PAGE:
Wernher von Braun was born in Wirsitz, Poland (was then Germany) in 1912. He was motivated by the primordial Chinese who invented fireworks, and developed an attraction to rockets. When he was 12, he took his interest a little too far and strapped six rockets to a small wagon and lit them up. He was fascinated by the show but police came and took him into custody for his actions. He was soon released.
Von Braun got moved from a normal school to a boarding school, where his grades improved. His mother bought him a telescope and he would inspect the stars every night. He soon became interested in astronomy. When he was 13, he bought a book called “The Rocket to the Interplanetary Spaces”. He spent an elongated time tying to understand it, but was unable to his dismay. He asked his teacher how he could comprehend the book, and the teacher advised him to study physics and mathematics. He did then, in fact, study these subjects and ended up graduating a year ahead of his class, emphasizing his fortitude to master the subjects.
Braun then worked in his spare time as an assistant for a professor whilst attending the Berlin Institute of Technology. He became part of a group which was testing whether liquid fuels offered the best solution to powering rockets compared to solid fuels. The professor he was assisting was forced to leave as he was unable to provide for his large family. One of the other assistants, Nebel, was able to find an excellent abandoned ammunition storage depot which they used as their grounds which included a laboratory and testing ground.
Braun studied for a semester at the Federal Institute of Technology in Zurich, which caused his study at the Institute of Technology in Berlin to come to a halt. He returned to Berlin in time for successful (and not so successful) rocket launches by other scientists. Braun received a bachelor’s degree in aeronautical engineering in 1932, after graduating from the Berlin Institute of Technology. He then took an interest in flight and took flying lessons and attained a private pilot license. He gained a PhD in physics in 1934, after enrolling as a graduate student at the University of Berlin. He drew conclusions in his thesis about liquid fuels as a propellant. This idea of liquid propulsion was only new and only smaller motors had been tested with a liquid fuel.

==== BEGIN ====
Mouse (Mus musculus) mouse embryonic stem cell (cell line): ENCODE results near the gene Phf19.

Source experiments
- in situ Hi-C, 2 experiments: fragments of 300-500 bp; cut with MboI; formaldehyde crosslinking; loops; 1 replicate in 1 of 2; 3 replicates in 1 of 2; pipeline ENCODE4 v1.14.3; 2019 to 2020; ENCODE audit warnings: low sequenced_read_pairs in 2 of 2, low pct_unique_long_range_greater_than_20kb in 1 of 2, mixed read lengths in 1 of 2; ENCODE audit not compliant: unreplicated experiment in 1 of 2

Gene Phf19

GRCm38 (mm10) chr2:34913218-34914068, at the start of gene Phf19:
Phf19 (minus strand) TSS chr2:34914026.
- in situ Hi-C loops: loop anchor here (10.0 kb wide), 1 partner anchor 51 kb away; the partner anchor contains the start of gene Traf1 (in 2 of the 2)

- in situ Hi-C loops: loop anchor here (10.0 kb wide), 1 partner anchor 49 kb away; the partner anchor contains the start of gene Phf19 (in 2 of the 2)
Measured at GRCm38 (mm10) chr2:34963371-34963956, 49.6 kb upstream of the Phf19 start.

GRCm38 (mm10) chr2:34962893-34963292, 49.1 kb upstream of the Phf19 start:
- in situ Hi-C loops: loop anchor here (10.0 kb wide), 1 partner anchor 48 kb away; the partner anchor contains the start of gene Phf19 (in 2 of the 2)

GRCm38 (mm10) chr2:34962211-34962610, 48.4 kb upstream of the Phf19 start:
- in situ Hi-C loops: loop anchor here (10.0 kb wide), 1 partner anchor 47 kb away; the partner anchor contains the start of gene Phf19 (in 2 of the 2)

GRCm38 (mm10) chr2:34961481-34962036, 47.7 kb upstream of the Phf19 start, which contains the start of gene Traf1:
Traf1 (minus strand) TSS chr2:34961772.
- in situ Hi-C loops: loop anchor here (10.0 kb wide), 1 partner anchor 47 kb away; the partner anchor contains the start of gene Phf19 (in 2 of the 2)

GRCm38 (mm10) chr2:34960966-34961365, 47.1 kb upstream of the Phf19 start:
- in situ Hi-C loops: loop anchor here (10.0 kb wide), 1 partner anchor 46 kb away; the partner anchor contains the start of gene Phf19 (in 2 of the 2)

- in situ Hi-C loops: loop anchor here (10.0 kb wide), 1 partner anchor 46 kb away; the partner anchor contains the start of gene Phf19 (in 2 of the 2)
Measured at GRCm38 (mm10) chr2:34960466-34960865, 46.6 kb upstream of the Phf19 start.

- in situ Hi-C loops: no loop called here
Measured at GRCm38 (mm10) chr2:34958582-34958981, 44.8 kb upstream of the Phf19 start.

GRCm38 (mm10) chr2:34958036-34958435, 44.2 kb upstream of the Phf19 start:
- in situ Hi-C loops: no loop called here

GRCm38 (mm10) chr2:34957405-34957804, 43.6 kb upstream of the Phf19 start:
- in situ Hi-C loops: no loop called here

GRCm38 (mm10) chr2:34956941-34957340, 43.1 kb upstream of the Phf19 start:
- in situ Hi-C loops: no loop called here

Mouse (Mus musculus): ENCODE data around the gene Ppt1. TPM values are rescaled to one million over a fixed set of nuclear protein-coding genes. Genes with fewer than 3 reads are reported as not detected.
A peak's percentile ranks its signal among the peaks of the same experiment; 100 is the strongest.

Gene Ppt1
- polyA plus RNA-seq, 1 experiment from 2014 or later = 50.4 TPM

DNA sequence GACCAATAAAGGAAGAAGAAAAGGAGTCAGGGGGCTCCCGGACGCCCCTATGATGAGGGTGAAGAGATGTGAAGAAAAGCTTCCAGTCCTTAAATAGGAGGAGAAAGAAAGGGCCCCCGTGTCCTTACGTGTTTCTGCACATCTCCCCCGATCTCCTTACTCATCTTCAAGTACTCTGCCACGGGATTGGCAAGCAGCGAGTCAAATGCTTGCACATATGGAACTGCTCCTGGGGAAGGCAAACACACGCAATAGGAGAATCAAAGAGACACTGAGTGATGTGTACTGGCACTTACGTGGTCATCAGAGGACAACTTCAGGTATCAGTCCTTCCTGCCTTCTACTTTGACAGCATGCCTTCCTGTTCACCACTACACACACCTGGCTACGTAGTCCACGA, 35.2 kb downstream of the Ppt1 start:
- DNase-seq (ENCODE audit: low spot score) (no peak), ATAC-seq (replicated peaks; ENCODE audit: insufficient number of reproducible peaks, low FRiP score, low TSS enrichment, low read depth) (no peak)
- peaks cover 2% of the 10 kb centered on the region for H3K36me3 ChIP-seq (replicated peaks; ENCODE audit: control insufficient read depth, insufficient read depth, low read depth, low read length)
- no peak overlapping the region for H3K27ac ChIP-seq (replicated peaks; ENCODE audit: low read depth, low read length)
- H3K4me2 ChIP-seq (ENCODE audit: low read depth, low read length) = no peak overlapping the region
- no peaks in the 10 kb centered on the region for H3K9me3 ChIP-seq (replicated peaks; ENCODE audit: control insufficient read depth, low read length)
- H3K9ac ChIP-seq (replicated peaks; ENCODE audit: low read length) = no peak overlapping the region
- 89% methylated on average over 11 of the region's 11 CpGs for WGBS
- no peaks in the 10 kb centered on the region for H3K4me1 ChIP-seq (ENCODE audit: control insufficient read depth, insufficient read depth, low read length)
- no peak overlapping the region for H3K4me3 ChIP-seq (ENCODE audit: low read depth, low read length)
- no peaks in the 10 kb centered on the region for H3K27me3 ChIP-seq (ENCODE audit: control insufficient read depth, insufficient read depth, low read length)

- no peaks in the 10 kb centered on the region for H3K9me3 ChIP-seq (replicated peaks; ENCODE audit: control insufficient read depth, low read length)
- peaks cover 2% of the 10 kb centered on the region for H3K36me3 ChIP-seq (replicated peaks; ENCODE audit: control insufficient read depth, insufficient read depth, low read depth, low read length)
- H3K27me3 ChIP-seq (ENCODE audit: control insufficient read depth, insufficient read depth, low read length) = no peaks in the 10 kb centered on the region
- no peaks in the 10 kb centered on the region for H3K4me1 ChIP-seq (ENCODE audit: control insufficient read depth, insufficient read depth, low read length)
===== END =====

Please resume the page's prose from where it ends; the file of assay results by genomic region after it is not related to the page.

Braun also did experimentation, after heavy funding by the German Army Ordnance Corps, to do hazardous experiments at the Kummersdorf Army Proving Ground. He furthered his work as an employee of the Army, and designed a rocked called the V-2, which was used in World War II against Britain with grand results.
In September 1945, “Operation Paperclip” brought him to the United States where he demonstrated his success with V-2 rockets to the U.S. Army. They under went high altitude launchings of the V-2 rockets at a missile range in New Mexico. Braun was the director of guided missile development in Texas. Braun and his team then worked on various ballistic rockets in Huntsville, where they moved from their original base of Fort Bliss. Braun’s rocket, named Jupiter-C, was used for the Explorer 1 and successfully put the Explorer in orbit in 1958. Another version was used in 1961.
In 1958, the National Aeronautics and Space Administration were established and Braun and his team were transferred to NASA. On July 1 1960, NASA’s Marshall Space Flight Center was dedicated and Braun became the director of the facility. The president of the time, George Kennedy, was very keen to have a man land on the moon within the next 10 years. They were able to do this with the Saturn V, and after the moon landings, Braun acted as Deputy Associate Administrator in NASA Headquarters in Washington D.C.
Public support in space activities had seen better days and in May 1972 Braun resigned to become vice president for a private engineering company. He left his position to be apart of the National Space Institute in 1975, which aimed to amplify public support for space discoveries. He remained there as President of the Institute until he discovered he had cancer and passed on June 16th, 1977.
Braun is without a doubt, the greatest rocket scientist in history. He has increased scientific understanding of rockets even in his early days on working on liquid propellants. They changed what was the accepted fuel of the time, a solid, to that of a liquid which was completely new and unthought-of . These days, this has become a standard in space rocketry, which is nothing but a direct result of the research Braun and his team undertook testing the concept. As head of NASA’s Marshall Space Flight Center, he was able to develop a new type of booster rocket called the Saturn V, which helped land the first man on the moon in July 1969. This causes a large change in technology compared to Saturn V’s predecessors. Wernher von Braun has been the father of modern rockets and has made an extremely astronomical (pun intended) contribution to the development of space exploration.